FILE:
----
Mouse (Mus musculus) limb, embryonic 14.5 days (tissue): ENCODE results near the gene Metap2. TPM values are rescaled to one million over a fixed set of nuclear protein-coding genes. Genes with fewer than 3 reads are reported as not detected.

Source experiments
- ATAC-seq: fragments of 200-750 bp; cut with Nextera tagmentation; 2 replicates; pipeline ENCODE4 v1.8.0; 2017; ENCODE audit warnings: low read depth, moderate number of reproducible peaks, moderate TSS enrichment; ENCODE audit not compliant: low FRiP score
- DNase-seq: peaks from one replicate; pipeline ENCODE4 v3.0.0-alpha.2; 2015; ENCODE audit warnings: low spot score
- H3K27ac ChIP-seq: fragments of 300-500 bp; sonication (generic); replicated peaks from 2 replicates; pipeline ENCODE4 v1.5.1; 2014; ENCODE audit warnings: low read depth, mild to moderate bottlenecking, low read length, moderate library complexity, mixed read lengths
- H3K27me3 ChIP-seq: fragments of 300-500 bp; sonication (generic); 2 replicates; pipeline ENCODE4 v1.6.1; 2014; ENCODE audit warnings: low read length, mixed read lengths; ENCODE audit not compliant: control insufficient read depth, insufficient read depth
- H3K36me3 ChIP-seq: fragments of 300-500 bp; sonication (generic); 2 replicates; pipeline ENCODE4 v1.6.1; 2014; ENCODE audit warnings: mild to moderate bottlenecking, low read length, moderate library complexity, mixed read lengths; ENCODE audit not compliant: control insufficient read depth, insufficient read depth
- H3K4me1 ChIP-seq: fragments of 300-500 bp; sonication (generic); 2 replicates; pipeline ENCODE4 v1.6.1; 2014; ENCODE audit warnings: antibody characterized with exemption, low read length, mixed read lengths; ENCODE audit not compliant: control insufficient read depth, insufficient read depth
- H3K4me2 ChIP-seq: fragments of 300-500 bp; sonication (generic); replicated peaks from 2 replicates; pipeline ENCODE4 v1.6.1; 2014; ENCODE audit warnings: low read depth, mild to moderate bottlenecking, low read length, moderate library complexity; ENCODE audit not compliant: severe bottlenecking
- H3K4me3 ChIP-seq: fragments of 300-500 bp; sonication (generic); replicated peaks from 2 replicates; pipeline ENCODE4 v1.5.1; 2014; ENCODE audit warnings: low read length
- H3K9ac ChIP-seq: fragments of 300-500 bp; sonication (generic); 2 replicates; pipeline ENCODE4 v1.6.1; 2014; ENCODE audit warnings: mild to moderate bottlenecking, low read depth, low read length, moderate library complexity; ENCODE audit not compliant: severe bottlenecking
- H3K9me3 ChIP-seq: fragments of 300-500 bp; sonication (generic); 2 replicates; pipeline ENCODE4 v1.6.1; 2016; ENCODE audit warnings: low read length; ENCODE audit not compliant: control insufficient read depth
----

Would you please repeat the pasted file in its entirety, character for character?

Mouse (Mus musculus) limb, embryonic 14.5 days (tissue): ENCODE results near the gene Metap2. TPM values are rescaled to one million over a fixed set of nuclear protein-coding genes. Genes with fewer than 3 reads are reported as not detected.

Source experiments
- ATAC-seq: fragments of 200-750 bp; cut with Nextera tagmentation; 2 replicates; pipeline ENCODE4 v1.8.0; 2017; ENCODE audit warnings: low read depth, moderate number of reproducible peaks, moderate TSS enrichment; ENCODE audit not compliant: low FRiP score
- DNase-seq: peaks from one replicate; pipeline ENCODE4 v3.0.0-alpha.2; 2015; ENCODE audit warnings: low spot score
- H3K27ac ChIP-seq: fragments of 300-500 bp; sonication (generic); replicated peaks from 2 replicates; pipeline ENCODE4 v1.5.1; 2014; ENCODE audit warnings: low read depth, mild to moderate bottlenecking, low read length, moderate library complexity, mixed read lengths
- H3K27me3 ChIP-seq: fragments of 300-500 bp; sonication (generic); 2 replicates; pipeline ENCODE4 v1.6.1; 2014; ENCODE audit warnings: low read length, mixed read lengths; ENCODE audit not compliant: control insufficient read depth, insufficient read depth
- H3K36me3 ChIP-seq: fragments of 300-500 bp; sonication (generic); 2 replicates; pipeline ENCODE4 v1.6.1; 2014; ENCODE audit warnings: mild to moderate bottlenecking, low read length, moderate library complexity, mixed read lengths; ENCODE audit not compliant: control insufficient read depth, insufficient read depth
- H3K4me1 ChIP-seq: fragments of 300-500 bp; sonication (generic); 2 replicates; pipeline ENCODE4 v1.6.1; 2014; ENCODE audit warnings: antibody characterized with exemption, low read length, mixed read lengths; ENCODE audit not compliant: control insufficient read depth, insufficient read depth
- H3K4me2 ChIP-seq: fragments of 300-500 bp; sonication (generic); replicated peaks from 2 replicates; pipeline ENCODE4 v1.6.1; 2014; ENCODE audit warnings: low read depth, mild to moderate bottlenecking, low read length, moderate library complexity; ENCODE audit not compliant: severe bottlenecking
- H3K4me3 ChIP-seq: fragments of 300-500 bp; sonication (generic); replicated peaks from 2 replicates; pipeline ENCODE4 v1.5.1; 2014; ENCODE audit warnings: low read length
- H3K9ac ChIP-seq: fragments of 300-500 bp; sonication (generic); 2 replicates; pipeline ENCODE4 v1.6.1; 2014; ENCODE audit warnings: mild to moderate bottlenecking, low read depth, low read length, moderate library complexity; ENCODE audit not compliant: severe bottlenecking
- H3K9me3 ChIP-seq: fragments of 300-500 bp; sonication (generic); 2 replicates; pipeline ENCODE4 v1.6.1; 2016; ENCODE audit warnings: low read length; ENCODE audit not compliant: control insufficient read depth